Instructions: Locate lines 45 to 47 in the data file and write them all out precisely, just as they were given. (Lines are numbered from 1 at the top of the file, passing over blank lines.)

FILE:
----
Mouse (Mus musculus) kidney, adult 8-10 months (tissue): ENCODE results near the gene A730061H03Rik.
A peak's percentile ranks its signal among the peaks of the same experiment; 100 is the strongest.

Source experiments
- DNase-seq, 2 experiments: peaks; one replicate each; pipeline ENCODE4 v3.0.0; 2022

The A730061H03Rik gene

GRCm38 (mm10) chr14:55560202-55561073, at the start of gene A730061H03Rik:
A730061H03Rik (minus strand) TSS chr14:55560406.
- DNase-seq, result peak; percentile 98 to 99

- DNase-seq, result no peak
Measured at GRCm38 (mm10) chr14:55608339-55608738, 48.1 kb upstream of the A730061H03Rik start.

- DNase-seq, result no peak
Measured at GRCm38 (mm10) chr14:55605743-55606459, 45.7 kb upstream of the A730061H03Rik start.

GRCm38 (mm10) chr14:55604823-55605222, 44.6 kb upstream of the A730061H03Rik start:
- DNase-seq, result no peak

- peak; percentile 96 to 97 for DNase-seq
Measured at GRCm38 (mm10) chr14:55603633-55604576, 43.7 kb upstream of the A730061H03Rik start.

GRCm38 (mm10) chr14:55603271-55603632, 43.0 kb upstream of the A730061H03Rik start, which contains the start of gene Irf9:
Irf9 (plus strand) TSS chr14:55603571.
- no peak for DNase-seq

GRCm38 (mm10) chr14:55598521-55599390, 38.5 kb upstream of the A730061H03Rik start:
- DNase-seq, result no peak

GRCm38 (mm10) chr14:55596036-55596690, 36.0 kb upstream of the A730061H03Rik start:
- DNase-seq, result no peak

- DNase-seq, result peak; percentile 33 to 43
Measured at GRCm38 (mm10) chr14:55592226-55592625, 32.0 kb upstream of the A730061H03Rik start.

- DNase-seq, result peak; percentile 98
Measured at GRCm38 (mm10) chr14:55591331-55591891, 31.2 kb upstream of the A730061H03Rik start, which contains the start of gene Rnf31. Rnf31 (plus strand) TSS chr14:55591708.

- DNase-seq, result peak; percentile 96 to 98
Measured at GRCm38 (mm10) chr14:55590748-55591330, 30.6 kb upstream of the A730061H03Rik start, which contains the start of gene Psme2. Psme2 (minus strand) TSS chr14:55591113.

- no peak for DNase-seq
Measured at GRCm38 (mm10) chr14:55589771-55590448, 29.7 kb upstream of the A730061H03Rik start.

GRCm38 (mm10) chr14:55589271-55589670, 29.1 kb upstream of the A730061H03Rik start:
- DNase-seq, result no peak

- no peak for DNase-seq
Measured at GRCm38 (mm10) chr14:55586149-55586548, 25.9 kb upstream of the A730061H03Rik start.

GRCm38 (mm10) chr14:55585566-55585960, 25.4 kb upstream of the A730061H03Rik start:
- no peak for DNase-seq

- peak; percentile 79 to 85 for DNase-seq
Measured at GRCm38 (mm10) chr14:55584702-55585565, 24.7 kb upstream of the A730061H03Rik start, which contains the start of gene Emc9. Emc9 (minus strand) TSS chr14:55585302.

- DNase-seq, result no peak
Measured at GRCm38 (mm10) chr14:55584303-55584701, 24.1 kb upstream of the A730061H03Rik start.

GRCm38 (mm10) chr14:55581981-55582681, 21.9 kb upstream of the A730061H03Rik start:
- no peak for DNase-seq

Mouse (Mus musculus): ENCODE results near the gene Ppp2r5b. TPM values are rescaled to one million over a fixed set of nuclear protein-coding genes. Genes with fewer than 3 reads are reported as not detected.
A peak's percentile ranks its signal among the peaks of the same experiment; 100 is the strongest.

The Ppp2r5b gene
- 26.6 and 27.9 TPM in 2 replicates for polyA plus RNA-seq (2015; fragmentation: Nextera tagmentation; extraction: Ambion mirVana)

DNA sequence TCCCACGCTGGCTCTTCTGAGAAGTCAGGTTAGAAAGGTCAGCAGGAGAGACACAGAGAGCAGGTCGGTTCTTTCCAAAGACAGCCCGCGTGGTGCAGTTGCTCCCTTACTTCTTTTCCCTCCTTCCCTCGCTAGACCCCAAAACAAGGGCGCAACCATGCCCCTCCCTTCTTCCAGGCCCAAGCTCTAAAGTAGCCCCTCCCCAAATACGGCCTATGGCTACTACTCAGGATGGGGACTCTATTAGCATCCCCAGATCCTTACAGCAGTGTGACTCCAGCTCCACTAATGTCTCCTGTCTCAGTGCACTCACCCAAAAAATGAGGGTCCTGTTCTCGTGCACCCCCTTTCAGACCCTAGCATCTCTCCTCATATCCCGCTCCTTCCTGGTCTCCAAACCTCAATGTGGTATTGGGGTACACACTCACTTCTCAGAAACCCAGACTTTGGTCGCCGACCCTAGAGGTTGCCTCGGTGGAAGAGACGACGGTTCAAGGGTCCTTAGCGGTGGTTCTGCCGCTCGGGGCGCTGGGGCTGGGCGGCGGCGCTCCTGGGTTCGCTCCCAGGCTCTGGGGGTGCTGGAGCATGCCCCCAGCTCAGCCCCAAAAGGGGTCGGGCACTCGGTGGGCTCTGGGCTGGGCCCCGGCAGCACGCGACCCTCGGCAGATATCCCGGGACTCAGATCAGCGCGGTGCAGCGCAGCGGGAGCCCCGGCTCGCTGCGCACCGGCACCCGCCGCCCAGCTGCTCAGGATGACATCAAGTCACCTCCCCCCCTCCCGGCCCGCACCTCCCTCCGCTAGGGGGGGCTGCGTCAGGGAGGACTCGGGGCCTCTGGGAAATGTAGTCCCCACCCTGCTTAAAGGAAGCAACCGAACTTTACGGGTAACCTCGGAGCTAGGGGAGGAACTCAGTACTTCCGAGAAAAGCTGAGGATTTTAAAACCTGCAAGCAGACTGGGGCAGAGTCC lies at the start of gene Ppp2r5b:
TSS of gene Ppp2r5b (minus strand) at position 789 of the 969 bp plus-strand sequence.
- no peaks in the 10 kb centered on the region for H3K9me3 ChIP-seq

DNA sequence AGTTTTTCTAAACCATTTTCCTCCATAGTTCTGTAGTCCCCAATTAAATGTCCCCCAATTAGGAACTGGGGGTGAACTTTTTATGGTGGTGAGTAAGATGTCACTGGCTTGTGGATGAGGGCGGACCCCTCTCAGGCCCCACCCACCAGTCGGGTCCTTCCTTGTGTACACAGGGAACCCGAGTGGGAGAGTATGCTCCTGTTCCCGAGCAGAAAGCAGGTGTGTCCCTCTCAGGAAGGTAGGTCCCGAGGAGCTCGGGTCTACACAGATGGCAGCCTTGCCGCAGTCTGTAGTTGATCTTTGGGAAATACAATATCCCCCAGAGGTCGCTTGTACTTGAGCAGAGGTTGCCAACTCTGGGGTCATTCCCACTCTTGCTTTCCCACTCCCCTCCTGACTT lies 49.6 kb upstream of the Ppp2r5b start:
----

A peak's percentile ranks its signal among the peaks of the same experiment; 100 is the strongest.

The Ppp2r5b gene
- 26.6 and 27.9 TPM in 2 replicates for polyA plus RNA-seq (2015; fragmentation: Nextera tagmentation; extraction: Ambion mirVana)